Twenty years ago, when Chris Verlinde was new to Florida Sea Grant’s University of Florida Extension Service, she started Sea Grass Awareness Day in Santa Rosa County. Ever since, she has been educating residents about their environment and local waterways, planning and securing funding for living shorelines projects and spearheading local estuary monitoring programs.
This year, Chris is joining many throughout the Gulf Coast region to “Embrace the Gulf.” The Gulf of Mexico Alliance launched the campaign in January as an effort to showcase the importance of the Gulf of Mexico and highlight five areas of influence: resilient coastal communities, prosperous industries, superior educational opportunities, thriving tourism and healthy ecosystems. The campaign continues through 2020, with 365-day online messaging and events scheduled throughout the five U.S. Gulf states: Florida, Alabama, Mississippi, Louisiana and Texas.
The kind of collaboration GOMA fosters is vital not only to the programs Chris administers, but to the health of the natural resources, she says.
“Working regionally is huge,” she says, adding that learning from those working in other states is important and makes sense.
“The Gulf is a region in itself,” Chris explains. “We all share the resource. The knowledge of what they are doing, how they are managing issues and working on regional projects is really impactful.”
The alliance is a regional partnership focused on sustaining and promoting the resources of the Gulf of Mexico. It’s a nonprofit led by a network of federal agencies, academic groups, businesses and other nonprofits from the five coastal states.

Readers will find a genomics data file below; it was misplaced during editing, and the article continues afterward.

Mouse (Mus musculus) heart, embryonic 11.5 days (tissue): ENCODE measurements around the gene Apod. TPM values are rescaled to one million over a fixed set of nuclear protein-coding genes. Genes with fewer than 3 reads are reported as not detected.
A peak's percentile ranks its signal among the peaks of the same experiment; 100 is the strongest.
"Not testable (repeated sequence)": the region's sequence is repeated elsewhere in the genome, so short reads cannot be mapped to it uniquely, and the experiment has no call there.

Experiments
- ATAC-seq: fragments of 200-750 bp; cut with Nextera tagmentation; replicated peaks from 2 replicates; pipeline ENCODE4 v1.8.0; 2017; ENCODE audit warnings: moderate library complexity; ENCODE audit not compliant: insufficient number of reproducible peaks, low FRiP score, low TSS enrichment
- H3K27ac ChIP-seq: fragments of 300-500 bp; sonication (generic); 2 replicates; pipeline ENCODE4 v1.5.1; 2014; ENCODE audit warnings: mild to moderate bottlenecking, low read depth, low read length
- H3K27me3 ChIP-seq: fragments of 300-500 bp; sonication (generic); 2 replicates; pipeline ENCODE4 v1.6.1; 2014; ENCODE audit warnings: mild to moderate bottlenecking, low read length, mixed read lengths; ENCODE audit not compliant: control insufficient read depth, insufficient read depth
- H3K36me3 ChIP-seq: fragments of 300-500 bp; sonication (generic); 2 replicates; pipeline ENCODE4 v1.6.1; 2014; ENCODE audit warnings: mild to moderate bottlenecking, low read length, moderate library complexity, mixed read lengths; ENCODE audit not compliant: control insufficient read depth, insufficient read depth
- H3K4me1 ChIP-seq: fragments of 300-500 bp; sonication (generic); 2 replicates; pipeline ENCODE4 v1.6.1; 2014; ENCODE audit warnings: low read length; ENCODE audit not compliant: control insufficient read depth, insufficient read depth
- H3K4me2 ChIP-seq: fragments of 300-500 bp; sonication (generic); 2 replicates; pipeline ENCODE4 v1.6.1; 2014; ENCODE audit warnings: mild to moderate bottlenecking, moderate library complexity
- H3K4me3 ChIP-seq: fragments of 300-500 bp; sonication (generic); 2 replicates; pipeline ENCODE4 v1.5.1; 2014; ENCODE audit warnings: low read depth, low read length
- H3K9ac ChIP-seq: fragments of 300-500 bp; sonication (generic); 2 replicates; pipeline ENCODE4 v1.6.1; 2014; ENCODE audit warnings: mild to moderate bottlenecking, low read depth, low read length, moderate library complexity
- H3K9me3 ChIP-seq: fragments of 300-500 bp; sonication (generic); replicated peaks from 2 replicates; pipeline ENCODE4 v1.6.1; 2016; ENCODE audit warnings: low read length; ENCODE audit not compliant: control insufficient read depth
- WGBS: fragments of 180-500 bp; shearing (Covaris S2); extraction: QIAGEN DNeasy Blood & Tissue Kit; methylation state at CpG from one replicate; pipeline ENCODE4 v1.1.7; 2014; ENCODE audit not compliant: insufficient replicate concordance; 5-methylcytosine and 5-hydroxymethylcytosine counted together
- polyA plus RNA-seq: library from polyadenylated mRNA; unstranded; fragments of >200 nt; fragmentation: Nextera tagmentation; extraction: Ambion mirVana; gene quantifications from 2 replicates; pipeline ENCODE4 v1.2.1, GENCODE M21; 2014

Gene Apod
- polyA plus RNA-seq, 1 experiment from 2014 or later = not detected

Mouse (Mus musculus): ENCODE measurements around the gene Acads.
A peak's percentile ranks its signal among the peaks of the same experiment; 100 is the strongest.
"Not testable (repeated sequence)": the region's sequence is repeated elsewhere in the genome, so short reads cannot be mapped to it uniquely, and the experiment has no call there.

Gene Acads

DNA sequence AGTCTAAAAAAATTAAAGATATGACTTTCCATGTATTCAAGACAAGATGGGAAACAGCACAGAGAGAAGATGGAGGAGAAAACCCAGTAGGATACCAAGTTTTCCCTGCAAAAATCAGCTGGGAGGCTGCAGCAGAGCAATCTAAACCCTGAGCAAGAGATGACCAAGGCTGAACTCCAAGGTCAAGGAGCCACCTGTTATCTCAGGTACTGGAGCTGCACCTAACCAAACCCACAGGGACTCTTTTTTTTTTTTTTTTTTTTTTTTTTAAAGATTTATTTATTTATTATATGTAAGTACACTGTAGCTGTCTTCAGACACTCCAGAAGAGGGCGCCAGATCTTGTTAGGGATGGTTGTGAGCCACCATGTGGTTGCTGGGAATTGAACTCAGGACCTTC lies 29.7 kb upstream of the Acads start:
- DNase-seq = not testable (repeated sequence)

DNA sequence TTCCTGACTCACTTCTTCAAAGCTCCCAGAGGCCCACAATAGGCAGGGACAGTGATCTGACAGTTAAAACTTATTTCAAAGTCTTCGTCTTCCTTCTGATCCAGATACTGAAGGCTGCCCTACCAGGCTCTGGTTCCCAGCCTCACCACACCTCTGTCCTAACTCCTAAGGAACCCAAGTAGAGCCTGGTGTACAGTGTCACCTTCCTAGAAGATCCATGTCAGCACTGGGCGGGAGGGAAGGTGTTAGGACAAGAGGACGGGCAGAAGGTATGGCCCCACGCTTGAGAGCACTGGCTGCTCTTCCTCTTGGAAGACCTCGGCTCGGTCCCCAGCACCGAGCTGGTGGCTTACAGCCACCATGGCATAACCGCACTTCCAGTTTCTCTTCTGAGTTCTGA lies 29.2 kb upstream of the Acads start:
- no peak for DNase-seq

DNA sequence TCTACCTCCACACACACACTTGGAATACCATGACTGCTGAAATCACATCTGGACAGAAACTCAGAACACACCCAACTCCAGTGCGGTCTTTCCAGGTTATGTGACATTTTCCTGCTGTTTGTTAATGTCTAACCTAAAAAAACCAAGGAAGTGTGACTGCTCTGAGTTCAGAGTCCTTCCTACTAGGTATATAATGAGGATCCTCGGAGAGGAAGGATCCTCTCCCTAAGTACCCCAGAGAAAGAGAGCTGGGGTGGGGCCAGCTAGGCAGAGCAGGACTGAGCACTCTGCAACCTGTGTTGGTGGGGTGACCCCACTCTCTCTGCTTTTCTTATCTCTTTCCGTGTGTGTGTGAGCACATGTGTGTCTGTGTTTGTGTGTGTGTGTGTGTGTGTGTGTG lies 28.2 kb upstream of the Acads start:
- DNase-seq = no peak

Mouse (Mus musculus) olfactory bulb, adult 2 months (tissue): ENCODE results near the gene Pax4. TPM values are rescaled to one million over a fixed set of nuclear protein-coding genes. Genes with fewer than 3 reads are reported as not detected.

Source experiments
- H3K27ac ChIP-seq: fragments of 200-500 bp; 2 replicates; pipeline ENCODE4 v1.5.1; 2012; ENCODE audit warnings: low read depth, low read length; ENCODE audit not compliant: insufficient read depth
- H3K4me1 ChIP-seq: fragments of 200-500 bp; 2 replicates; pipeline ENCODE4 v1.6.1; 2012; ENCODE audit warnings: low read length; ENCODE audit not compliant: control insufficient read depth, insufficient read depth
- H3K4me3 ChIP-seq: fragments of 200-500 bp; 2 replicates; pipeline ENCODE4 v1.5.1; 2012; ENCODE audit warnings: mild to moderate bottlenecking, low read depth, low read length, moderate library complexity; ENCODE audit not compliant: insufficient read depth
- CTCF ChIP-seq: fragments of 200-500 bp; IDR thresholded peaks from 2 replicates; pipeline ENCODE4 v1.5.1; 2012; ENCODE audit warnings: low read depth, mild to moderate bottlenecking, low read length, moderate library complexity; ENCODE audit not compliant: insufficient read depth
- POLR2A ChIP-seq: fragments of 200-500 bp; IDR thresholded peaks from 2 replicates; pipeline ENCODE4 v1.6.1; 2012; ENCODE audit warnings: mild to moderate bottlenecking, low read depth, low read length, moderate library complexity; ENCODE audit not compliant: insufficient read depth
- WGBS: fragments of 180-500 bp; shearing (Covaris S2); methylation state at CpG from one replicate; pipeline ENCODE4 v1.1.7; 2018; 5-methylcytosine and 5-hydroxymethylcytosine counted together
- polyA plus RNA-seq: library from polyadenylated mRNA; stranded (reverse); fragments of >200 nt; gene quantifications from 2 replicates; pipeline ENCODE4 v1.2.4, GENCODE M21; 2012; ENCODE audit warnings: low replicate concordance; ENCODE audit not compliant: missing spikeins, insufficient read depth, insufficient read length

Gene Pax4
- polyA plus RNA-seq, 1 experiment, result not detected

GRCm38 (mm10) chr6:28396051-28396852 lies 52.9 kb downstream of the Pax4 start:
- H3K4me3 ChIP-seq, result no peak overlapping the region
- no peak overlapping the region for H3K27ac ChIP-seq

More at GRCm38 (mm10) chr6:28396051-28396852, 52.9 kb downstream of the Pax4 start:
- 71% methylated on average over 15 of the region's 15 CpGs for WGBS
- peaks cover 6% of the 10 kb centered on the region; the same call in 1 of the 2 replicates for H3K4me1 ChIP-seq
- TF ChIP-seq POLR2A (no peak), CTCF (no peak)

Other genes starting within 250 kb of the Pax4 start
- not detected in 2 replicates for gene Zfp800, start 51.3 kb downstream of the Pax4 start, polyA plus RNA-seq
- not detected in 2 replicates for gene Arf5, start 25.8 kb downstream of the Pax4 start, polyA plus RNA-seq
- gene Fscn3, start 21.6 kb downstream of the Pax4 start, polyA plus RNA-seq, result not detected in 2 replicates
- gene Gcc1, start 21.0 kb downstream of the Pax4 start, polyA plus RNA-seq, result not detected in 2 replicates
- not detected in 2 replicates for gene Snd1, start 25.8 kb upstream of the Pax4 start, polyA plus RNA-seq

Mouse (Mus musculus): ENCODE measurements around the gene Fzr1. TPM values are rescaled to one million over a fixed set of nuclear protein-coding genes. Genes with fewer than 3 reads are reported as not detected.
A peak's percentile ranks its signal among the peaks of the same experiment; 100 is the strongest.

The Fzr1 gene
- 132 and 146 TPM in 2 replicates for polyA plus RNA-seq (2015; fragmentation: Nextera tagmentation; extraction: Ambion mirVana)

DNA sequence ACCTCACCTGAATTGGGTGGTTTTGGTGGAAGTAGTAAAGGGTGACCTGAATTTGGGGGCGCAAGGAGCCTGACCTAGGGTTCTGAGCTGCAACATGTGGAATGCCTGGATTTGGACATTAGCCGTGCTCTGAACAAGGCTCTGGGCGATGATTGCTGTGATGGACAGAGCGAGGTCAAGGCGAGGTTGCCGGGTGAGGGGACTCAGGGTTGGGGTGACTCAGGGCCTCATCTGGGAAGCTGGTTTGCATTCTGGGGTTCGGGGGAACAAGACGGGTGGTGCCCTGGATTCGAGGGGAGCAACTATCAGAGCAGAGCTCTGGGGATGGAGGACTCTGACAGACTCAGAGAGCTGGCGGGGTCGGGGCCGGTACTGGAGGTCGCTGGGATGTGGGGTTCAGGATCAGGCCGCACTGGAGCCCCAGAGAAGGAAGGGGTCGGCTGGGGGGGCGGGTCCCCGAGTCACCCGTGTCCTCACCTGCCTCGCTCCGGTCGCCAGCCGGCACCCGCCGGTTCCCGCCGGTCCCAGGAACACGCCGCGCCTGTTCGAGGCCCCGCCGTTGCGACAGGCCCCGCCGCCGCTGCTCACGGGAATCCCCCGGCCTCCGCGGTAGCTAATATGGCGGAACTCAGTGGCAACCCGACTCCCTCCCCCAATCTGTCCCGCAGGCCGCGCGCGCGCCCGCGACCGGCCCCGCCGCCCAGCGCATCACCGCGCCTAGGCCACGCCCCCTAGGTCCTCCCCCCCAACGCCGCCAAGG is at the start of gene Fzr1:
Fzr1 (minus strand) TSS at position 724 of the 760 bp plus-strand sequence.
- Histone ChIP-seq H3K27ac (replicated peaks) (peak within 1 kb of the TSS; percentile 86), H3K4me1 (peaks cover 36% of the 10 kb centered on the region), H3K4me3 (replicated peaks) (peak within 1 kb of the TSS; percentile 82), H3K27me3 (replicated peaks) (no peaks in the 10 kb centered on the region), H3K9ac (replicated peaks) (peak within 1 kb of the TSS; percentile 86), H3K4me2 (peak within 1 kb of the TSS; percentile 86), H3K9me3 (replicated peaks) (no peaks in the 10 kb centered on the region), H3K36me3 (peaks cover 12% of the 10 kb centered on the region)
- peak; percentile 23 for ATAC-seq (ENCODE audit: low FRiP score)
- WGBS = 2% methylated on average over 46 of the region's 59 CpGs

GOMA started gearing up in 2004 as part of the U.S. Ocean Commission. Relationships established across state lines and between agencies and industries proved especially valuable when responding to events such as the Deepwater Horizon explosion and resulting oil spill in 2010.
Chris says the effort is more timely than ever as the alliance celebrates a yearlong campaign that focuses on the importance and the resilience of the Gulf. With negative impacts of the COVID-19 pandemic so prevalent, organizers believe it’s critical to look for positive messages.
Just as the resilience of the Gulf of Mexico and all it touched was tested 10 years ago following the Deepwater Horizon incident, Florida’s communities and economy are tested today by the COVID-19 crisis. Some spring events have been canceled or rescheduled. Tourism, retail, oil and gas, and other industries in Florida and the other Gulf states have suffered.
But times like these bring the resilience of the region’s people and resources to the forefront.
Coordinators like Chris and others from each of the five Gulf states continue to plan events, spread the word and, through their efforts, celebrate the Gulf.
“The Gulf of Mexico is an astonishingly valuable natural resource,” says Laura Bowie, executive director of GOMA. “It supports 60 million people who live and work throughout the Gulf’s coastal region and an even greater number of people who visit. As an organization, the alliance wants to ensure positive messages are shared about its wealth of resources and its importance to our economy and our culture. To put it simply, we are investing our time and our resources to ‘do good things for the Gulf.’ We know healthy ecosystems are the foundation for healthy economies.